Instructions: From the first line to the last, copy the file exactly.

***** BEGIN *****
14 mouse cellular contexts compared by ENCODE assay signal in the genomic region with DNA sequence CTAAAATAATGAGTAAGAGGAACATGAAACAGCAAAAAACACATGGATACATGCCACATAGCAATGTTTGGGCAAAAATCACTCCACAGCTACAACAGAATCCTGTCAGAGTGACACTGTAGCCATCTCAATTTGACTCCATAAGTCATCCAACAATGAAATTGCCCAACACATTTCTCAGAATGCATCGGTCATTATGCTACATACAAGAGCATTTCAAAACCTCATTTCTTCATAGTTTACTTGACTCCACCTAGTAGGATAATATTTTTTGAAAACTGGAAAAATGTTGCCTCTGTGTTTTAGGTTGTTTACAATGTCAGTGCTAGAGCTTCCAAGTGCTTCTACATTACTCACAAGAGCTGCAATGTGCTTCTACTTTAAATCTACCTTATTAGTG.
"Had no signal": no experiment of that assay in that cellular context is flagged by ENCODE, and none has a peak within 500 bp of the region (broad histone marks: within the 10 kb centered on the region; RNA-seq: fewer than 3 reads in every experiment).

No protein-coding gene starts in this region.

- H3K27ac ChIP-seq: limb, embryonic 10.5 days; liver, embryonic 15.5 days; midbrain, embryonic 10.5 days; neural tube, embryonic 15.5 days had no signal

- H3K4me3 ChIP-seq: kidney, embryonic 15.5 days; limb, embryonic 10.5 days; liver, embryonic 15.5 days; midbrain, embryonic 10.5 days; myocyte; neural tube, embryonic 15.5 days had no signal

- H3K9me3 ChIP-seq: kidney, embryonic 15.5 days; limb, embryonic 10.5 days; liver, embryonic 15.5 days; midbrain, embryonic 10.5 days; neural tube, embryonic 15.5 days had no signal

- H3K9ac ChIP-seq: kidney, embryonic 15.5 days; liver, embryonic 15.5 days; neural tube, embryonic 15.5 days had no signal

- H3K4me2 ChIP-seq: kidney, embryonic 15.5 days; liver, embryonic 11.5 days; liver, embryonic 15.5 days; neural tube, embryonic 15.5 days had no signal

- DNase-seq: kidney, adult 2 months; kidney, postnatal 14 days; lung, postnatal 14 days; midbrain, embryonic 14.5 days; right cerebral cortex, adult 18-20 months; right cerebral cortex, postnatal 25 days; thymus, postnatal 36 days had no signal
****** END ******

14 mouse cellular contexts compared by ENCODE assay signal in the genomic region with DNA sequence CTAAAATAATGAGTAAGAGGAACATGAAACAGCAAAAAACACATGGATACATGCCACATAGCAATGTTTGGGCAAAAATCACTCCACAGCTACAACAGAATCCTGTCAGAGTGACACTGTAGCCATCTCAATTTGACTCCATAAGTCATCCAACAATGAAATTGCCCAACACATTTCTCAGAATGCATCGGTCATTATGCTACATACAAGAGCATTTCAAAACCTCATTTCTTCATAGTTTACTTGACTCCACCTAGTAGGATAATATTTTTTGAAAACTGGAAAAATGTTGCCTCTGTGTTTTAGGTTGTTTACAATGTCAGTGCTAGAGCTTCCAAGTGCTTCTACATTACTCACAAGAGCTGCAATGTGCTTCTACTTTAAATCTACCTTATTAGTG.
"Had no signal": no experiment of that assay in that cellular context is flagged by ENCODE, and none has a peak within 500 bp of the region (broad histone marks: within the 10 kb centered on the region; RNA-seq: fewer than 3 reads in every experiment).

No protein-coding gene starts in this region.

- H3K27ac ChIP-seq: limb, embryonic 10.5 days; liver, embryonic 15.5 days; midbrain, embryonic 10.5 days; neural tube, embryonic 15.5 days had no signal

- H3K4me3 ChIP-seq: kidney, embryonic 15.5 days; limb, embryonic 10.5 days; liver, embryonic 15.5 days; midbrain, embryonic 10.5 days; myocyte; neural tube, embryonic 15.5 days had no signal

- H3K9me3 ChIP-seq: kidney, embryonic 15.5 days; limb, embryonic 10.5 days; liver, embryonic 15.5 days; midbrain, embryonic 10.5 days; neural tube, embryonic 15.5 days had no signal

- H3K9ac ChIP-seq: kidney, embryonic 15.5 days; liver, embryonic 15.5 days; neural tube, embryonic 15.5 days had no signal

- H3K4me2 ChIP-seq: kidney, embryonic 15.5 days; liver, embryonic 11.5 days; liver, embryonic 15.5 days; neural tube, embryonic 15.5 days had no signal

- DNase-seq: kidney, adult 2 months; kidney, postnatal 14 days; lung, postnatal 14 days; midbrain, embryonic 14.5 days; right cerebral cortex, adult 18-20 months; right cerebral cortex, postnatal 25 days; thymus, postnatal 36 days had no signal